Using large format tile has many advantages. Among the most common advantages are easier maintenance and room size perception. Generally speaking, it is far easier to clean the face of a tile than it is to clean the grout and large tile tends to make the room in which it is installed appear larger. The use of large format patterns also creates dynamic looks; dramatically increasing the visual impact of a space.
This trend toward large format tile has presented new and challenging elements requiring additional skills and preparation techniques for the tiling installation professional. For example, the handling of contemporary, very large format tiles borrow techniques from the glass industry utilizing high vacuum suction handles to move and place tiles.
The crucial element to successfully installing large format tiles lies in the preparation of the substrate and using proper installation materials. Whether floor or walls are to receive tile, the flatness and suitability are paramount to prevent lippage. The substrate receiving large format tiles should be prepared to a floor flatness (FF) of >50. All properly prepared substrates should have no more than a 1/8” (3 mm) in variance in 10′ (3.05 m), with no more than 1/16” (1.59 mm) variation in 24′ (7.32 m).
The level of flatness dictated by the BS Standards for large format installations is “local variations in level for a nominally flat floor should be such that, when checked with a 2 mtr straight-edge, any gap under the straightedge between points of contact does not exceed 3 mm.” Not ensuring a flat substrate may create a condition where one edge of the tile is higher than the adjacent tile creating an uneven and unsightly appearance. This condition is called lippage. To achieve the acceptable substrate flatness on floors, it is recommended to use a cement based, smoothing and leveling compound to ensure the proper level required over a large area.
Selection of adhesive
Choosing the right adhesive is important in ensuring that a tiled surface remains intact over the years. In order to choose the most appropriate adhesive, it is important to determine which type of tiles are to be installed, the substrate on which they are to be installed, etc. For large formats it is preferable to use deformable adhesives from class S1 or S2 according to EN 12004 (depending on the expected deformation of the substrate). The adhesive should have the necessary extended open time required for double-buttering technique (i.e., to apply the adhesive on both the back of the tile and on the substrate the tile is to be installed on)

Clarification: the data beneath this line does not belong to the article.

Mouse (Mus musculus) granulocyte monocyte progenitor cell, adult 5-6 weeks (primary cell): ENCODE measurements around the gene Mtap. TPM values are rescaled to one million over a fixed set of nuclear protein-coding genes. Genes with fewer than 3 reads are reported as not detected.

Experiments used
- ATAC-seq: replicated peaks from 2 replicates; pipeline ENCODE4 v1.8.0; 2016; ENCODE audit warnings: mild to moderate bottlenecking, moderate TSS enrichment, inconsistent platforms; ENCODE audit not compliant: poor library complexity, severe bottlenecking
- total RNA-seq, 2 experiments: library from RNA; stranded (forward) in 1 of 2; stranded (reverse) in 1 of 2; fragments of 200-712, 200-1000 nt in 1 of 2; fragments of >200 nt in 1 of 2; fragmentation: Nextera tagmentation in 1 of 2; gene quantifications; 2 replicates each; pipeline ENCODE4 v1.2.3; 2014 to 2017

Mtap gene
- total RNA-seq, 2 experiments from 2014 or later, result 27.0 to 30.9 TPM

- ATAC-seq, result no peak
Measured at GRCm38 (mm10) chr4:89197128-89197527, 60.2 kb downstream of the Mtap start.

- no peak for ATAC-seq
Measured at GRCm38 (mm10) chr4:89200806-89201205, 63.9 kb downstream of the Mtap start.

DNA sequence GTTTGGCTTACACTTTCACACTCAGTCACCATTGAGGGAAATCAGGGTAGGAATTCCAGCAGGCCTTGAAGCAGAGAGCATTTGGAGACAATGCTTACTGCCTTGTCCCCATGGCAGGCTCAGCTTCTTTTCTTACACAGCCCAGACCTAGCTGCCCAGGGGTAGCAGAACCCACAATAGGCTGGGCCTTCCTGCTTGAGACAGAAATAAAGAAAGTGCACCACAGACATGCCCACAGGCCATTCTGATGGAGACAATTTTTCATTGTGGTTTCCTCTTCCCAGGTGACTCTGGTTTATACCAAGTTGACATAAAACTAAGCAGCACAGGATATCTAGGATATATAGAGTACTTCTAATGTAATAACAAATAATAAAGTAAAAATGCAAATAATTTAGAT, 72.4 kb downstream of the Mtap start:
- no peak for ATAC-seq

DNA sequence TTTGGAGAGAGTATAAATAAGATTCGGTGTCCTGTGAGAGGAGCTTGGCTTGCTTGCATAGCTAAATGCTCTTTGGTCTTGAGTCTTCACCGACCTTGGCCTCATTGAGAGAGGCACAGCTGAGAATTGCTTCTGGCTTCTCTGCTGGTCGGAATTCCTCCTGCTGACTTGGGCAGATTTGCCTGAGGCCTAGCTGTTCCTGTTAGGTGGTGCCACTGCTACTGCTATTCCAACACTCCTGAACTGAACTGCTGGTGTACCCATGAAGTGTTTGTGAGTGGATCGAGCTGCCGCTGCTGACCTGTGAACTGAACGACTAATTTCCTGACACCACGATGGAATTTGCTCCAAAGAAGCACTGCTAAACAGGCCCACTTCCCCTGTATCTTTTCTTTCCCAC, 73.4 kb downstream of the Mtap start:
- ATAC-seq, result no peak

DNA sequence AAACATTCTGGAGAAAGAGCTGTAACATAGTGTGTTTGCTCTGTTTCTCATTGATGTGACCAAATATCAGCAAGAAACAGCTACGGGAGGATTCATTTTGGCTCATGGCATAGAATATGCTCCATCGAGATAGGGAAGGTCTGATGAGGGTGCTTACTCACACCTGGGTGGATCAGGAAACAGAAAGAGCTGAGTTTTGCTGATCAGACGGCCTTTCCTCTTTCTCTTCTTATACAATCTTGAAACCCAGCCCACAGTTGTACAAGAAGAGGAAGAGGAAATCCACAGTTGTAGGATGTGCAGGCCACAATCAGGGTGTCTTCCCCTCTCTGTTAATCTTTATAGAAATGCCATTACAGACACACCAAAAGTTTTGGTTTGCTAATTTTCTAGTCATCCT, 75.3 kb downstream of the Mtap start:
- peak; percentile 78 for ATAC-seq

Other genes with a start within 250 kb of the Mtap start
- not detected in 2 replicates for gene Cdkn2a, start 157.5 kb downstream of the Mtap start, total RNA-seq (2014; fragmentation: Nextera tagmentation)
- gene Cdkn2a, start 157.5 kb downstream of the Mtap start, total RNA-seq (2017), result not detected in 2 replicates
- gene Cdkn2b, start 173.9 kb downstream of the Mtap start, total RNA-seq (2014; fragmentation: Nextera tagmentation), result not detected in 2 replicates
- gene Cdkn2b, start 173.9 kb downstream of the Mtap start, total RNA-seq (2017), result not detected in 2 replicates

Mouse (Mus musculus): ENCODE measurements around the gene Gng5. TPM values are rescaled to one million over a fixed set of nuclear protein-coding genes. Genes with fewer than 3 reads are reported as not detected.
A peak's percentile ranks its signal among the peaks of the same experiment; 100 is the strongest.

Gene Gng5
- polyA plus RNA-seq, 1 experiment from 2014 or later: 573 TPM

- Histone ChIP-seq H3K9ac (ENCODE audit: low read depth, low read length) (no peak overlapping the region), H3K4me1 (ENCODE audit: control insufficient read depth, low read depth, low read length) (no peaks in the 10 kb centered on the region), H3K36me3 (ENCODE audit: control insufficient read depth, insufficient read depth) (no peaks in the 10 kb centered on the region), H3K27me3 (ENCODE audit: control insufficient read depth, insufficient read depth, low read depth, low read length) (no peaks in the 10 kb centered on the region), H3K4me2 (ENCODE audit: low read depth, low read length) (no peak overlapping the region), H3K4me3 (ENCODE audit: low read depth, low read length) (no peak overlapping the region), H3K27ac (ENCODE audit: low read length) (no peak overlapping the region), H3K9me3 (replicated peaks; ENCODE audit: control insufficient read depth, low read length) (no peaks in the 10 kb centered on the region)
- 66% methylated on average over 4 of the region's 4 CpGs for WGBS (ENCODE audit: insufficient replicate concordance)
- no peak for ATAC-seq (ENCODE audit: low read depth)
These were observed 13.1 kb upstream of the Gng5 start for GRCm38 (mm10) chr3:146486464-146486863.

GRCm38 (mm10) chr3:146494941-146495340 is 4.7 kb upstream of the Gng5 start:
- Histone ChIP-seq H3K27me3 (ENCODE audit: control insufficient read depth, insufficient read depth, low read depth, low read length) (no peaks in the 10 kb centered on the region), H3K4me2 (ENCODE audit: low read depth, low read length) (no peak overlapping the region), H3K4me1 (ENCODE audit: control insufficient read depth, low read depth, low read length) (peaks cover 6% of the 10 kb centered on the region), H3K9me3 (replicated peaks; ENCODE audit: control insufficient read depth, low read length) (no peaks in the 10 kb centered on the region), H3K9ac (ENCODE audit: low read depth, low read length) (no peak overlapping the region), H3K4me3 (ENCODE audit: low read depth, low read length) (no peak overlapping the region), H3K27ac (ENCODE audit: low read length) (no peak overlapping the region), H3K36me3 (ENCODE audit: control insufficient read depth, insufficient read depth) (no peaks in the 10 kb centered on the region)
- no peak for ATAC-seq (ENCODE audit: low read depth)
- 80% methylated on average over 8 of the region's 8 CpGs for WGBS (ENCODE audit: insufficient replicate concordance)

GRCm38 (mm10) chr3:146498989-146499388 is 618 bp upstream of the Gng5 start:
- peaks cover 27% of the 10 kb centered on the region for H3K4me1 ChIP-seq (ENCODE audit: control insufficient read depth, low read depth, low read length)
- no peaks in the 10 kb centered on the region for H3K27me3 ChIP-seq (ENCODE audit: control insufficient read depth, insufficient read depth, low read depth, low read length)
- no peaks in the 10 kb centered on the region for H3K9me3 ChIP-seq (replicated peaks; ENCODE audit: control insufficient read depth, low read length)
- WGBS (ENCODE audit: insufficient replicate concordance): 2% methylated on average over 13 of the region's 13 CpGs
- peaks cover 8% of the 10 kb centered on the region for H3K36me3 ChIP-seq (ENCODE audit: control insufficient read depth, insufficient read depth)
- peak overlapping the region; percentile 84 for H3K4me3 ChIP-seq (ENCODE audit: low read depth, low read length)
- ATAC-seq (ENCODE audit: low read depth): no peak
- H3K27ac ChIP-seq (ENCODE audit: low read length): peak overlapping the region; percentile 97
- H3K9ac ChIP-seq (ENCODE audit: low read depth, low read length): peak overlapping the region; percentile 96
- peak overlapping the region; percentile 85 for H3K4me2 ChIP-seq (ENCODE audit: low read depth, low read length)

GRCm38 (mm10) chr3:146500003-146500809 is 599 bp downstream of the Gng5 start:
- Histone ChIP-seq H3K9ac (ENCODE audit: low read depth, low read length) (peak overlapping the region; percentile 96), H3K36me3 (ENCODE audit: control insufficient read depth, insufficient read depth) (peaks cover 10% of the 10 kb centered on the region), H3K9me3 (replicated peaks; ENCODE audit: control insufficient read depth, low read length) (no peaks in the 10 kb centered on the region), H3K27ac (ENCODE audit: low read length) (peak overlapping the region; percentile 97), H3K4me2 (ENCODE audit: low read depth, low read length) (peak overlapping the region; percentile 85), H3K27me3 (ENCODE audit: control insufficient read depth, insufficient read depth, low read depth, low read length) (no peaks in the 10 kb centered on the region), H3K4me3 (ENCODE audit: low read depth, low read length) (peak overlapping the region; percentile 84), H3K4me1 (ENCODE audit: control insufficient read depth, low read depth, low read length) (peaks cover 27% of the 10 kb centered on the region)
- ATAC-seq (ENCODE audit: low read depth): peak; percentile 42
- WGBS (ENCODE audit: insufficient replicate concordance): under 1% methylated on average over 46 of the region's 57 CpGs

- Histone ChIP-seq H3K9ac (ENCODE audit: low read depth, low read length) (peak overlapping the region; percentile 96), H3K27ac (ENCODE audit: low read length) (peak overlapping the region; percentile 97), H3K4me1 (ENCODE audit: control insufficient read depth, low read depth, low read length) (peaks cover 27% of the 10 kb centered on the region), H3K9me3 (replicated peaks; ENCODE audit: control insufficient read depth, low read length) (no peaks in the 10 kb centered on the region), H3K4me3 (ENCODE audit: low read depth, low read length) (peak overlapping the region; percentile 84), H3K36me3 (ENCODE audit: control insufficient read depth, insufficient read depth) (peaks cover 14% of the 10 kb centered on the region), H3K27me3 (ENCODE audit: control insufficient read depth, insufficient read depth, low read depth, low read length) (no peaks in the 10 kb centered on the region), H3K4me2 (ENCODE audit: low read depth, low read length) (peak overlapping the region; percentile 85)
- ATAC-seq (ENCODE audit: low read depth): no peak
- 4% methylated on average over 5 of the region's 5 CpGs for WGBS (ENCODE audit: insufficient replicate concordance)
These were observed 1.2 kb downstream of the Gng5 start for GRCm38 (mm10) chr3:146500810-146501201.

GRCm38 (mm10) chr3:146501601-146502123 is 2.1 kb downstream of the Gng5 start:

Before applying the adhesive, make sure the back of the tile is clean and there is no dust or impurities present. If required, clean the back of the tile with a damp sponge.
The adhesive is applied over the substrate and combed using a notched trowel. After that, a thin layer of adhesive is spread over the back of the tile with the trowel’s flat side. By using this method, full coverage of the tile with adhesive is ensured.
When the tile is applied to the receiving surface it should have sufficient pressure to expel all the air between the tile and surface. This can be done by deforming the ribs on the surface into the back buttered tile by lightly tamping the surface of the tile with a rubber grout float to ensure good contact or by marrying the ribs on the tile and substrate so that all voids are closed when the tile is pressed and bedded into place.
With large format tiles, the joint width should also be considered as the goal is to have as few joints as possible. In any case, the minimum recommended width between each tile is 2 mm and the width increases according to the area of use and the stresses expected when in service. The grout lines may be filled with a cementitious grout or with an epoxy grout.
It is important to stress that perimeter and field movement joints are required within tile installations. Expansion, construction and contraction joints should be carried through the tile without exception.
Where the tiles have a mesh backing, adhered with a polyester resin which covers the fiberglass mesh, an epoxy-based adhesive such should be used.
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